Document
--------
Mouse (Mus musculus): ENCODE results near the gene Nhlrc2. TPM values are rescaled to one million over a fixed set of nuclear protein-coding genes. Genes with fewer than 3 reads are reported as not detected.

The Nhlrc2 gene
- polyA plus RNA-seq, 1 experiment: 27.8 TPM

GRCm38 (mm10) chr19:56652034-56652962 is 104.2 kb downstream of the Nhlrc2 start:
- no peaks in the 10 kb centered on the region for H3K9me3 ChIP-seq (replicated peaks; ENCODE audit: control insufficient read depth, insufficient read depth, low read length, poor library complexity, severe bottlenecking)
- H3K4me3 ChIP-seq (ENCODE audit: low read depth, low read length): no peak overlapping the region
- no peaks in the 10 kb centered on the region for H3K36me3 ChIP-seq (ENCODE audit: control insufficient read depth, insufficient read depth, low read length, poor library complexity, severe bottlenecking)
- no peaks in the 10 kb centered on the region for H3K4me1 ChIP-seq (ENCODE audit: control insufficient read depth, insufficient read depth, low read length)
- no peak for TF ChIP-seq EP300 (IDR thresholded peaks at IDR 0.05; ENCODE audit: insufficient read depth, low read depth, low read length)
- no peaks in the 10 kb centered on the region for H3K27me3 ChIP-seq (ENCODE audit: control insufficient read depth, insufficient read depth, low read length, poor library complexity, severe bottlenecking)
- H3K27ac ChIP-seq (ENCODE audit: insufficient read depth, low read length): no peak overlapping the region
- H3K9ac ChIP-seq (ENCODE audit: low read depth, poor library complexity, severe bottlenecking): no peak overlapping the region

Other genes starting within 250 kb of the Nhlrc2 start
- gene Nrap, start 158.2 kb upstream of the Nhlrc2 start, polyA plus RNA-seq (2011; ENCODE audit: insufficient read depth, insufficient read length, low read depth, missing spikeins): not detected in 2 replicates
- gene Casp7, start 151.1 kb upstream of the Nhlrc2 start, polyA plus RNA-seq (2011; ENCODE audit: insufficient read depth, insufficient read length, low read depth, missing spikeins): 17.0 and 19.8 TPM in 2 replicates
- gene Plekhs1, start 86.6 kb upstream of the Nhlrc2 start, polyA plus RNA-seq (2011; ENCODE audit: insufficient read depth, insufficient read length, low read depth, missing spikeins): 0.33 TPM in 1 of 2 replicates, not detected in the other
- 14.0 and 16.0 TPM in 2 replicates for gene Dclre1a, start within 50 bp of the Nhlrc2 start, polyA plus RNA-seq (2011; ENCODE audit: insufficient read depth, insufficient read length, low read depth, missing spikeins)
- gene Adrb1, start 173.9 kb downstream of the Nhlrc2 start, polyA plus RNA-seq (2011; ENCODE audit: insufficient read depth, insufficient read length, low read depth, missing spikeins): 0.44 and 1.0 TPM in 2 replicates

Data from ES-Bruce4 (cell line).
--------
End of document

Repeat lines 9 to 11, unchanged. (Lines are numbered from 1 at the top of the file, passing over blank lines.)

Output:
- no peak for TF ChIP-seq EP300 (IDR thresholded peaks at IDR 0.05; ENCODE audit: insufficient read depth, low read depth, low read length)
- no peaks in the 10 kb centered on the region for H3K27me3 ChIP-seq (ENCODE audit: control insufficient read depth, insufficient read depth, low read length, poor library complexity, severe bottlenecking)
- H3K27ac ChIP-seq (ENCODE audit: insufficient read depth, low read length): no peak overlapping the region